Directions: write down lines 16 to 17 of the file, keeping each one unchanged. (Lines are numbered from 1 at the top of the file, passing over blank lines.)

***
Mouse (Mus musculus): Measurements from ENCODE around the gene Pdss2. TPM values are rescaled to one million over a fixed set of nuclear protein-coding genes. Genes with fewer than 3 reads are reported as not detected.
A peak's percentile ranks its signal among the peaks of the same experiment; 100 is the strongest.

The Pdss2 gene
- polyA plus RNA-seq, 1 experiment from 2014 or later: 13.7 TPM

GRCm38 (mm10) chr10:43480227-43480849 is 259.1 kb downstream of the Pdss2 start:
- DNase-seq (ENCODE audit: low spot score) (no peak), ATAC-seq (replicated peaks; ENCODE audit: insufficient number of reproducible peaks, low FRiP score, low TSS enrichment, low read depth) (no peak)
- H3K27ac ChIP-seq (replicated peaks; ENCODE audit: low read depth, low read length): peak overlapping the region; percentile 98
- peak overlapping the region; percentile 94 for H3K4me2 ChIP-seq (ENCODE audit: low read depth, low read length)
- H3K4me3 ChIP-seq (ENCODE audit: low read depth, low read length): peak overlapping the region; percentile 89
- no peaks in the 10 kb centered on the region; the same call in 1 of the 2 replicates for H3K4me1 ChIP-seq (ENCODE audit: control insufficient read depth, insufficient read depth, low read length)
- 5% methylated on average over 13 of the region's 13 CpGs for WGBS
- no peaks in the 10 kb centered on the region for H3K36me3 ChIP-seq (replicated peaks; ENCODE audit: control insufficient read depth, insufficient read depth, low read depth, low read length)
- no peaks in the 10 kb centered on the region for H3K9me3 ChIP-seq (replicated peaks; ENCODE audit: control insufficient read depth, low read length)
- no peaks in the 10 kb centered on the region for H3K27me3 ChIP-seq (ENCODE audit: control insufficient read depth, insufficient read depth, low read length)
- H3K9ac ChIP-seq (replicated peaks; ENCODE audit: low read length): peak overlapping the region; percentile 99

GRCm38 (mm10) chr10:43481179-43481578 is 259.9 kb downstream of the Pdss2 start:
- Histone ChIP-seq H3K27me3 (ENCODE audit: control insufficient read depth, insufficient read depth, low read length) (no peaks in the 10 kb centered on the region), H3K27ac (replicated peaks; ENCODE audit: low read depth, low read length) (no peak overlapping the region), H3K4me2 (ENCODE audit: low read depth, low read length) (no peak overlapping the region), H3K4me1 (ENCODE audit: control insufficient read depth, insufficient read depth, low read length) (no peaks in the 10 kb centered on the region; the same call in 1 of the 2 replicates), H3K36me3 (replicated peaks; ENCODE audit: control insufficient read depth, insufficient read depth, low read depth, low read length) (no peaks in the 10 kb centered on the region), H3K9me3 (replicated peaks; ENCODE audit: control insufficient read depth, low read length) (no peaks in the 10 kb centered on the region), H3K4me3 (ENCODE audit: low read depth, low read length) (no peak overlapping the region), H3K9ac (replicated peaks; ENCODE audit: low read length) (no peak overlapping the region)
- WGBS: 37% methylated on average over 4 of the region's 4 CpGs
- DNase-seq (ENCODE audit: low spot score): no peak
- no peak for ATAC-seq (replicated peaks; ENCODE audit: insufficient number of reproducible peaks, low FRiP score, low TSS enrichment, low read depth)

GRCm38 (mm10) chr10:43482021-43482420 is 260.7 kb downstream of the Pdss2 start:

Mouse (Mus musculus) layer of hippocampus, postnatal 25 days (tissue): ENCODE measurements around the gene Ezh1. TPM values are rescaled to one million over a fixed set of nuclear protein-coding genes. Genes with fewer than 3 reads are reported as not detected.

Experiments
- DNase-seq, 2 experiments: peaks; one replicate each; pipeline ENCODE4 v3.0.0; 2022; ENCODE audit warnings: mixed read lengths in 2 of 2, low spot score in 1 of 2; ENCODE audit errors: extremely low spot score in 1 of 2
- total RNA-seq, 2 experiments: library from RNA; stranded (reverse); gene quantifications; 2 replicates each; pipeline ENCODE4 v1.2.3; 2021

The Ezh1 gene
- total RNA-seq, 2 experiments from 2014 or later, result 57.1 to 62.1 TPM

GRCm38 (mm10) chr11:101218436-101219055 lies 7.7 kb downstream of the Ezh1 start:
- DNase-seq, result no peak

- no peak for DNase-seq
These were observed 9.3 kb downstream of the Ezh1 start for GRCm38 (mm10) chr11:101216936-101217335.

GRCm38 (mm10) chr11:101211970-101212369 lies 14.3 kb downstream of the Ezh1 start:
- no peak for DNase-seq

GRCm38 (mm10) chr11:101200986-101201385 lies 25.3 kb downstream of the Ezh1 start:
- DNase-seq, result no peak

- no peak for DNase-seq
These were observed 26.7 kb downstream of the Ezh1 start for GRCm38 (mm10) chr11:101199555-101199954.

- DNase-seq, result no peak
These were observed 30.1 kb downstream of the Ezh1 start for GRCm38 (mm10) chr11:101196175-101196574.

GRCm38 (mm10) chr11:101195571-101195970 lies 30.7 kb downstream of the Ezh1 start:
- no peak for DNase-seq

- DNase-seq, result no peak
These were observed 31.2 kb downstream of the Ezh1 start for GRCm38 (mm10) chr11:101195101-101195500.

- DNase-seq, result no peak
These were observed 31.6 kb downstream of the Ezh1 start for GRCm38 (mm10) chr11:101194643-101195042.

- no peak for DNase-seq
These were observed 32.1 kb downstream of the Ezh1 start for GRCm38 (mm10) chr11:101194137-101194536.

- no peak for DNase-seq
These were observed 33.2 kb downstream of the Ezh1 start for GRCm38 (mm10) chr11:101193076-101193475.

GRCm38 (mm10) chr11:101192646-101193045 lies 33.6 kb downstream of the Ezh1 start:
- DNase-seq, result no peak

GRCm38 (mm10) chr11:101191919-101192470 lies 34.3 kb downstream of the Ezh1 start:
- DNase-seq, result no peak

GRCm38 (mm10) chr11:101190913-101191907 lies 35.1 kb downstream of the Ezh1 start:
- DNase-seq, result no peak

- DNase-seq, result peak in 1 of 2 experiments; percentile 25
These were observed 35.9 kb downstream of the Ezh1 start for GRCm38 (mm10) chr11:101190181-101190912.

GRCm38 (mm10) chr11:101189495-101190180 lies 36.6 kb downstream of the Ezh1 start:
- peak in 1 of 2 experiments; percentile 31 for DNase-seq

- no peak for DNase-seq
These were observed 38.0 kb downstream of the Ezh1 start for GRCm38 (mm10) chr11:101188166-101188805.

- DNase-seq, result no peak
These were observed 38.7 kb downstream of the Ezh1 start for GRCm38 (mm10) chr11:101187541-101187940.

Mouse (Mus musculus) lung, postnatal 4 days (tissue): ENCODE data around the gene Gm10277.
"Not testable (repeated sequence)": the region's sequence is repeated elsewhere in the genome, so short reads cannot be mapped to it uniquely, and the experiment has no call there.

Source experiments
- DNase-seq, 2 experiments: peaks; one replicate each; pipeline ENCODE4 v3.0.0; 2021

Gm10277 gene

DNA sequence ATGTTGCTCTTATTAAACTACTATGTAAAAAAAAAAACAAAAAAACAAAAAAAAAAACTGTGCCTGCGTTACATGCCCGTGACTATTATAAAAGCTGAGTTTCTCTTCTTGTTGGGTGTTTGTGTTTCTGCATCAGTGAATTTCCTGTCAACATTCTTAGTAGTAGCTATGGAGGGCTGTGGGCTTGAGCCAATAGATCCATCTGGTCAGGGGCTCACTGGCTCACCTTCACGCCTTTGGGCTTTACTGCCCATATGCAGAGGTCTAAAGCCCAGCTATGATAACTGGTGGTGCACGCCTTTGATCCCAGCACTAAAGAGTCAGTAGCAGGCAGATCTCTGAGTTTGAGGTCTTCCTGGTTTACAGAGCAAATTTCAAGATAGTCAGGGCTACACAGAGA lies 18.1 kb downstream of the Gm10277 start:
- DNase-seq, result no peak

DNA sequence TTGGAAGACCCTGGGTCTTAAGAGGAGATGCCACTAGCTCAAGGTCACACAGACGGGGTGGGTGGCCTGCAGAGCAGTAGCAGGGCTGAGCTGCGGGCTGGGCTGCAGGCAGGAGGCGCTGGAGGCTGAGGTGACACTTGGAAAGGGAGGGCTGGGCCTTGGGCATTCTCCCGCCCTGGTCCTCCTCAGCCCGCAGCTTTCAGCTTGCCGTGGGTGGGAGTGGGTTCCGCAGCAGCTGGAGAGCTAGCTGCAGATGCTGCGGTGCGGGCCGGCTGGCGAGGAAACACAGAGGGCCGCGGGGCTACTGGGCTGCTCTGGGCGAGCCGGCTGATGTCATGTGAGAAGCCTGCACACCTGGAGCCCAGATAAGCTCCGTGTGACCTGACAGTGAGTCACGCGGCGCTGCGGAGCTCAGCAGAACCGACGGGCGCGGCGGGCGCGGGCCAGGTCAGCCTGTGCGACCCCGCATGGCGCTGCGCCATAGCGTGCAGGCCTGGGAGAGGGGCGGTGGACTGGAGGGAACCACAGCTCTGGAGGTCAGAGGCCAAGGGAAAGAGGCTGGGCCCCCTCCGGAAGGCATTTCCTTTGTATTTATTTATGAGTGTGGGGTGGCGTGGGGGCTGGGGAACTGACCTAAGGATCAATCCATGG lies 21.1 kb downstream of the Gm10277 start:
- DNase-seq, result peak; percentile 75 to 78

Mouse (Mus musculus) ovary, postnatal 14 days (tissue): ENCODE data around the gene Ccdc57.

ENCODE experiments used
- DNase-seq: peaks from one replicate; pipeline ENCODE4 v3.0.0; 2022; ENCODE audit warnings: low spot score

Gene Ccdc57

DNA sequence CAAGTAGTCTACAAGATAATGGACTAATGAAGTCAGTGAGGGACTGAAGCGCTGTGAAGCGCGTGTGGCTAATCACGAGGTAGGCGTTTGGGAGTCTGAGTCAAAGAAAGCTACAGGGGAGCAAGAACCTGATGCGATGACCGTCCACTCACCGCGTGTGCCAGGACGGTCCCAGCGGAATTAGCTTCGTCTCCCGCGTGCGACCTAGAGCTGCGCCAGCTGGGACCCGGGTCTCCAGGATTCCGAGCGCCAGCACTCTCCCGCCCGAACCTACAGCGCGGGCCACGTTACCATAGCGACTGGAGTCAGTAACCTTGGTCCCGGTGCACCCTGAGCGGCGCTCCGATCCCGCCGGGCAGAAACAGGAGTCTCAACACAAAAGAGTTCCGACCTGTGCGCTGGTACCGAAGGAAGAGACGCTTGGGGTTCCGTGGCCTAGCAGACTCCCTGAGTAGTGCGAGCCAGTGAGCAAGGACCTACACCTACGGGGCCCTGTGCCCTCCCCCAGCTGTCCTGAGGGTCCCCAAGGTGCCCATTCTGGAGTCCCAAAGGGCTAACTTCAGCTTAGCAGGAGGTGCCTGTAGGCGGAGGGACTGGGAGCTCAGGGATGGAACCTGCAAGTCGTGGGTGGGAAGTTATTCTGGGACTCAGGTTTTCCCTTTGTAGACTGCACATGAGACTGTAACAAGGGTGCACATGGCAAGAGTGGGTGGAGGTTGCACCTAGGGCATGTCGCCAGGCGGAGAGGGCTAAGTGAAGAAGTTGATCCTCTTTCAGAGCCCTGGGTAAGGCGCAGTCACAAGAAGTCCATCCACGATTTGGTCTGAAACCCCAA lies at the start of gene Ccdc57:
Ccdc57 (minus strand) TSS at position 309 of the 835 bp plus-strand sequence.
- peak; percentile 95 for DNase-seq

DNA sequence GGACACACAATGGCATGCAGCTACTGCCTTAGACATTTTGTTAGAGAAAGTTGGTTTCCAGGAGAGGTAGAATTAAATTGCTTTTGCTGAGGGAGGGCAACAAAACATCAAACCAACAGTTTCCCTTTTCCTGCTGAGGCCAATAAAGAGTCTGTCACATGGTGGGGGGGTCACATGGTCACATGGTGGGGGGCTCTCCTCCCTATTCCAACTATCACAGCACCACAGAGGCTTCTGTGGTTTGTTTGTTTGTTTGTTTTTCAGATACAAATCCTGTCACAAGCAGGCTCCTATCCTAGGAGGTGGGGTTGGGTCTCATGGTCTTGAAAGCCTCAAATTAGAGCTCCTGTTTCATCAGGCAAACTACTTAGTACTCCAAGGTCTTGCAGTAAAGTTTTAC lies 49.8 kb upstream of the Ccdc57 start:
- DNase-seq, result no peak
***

GRCm38 (mm10) chr10:43481179-43481578 is 259.9 kb downstream of the Pdss2 start:
- Histone ChIP-seq H3K27me3 (ENCODE audit: control insufficient read depth, insufficient read depth, low read length) (no peaks in the 10 kb centered on the region), H3K27ac (replicated peaks; ENCODE audit: low read depth, low read length) (no peak overlapping the region), H3K4me2 (ENCODE audit: low read depth, low read length) (no peak overlapping the region), H3K4me1 (ENCODE audit: control insufficient read depth, insufficient read depth, low read length) (no peaks in the 10 kb centered on the region; the same call in 1 of the 2 replicates), H3K36me3 (replicated peaks; ENCODE audit: control insufficient read depth, insufficient read depth, low read depth, low read length) (no peaks in the 10 kb centered on the region), H3K9me3 (replicated peaks; ENCODE audit: control insufficient read depth, low read length) (no peaks in the 10 kb centered on the region), H3K4me3 (ENCODE audit: low read depth, low read length) (no peak overlapping the region), H3K9ac (replicated peaks; ENCODE audit: low read length) (no peak overlapping the region)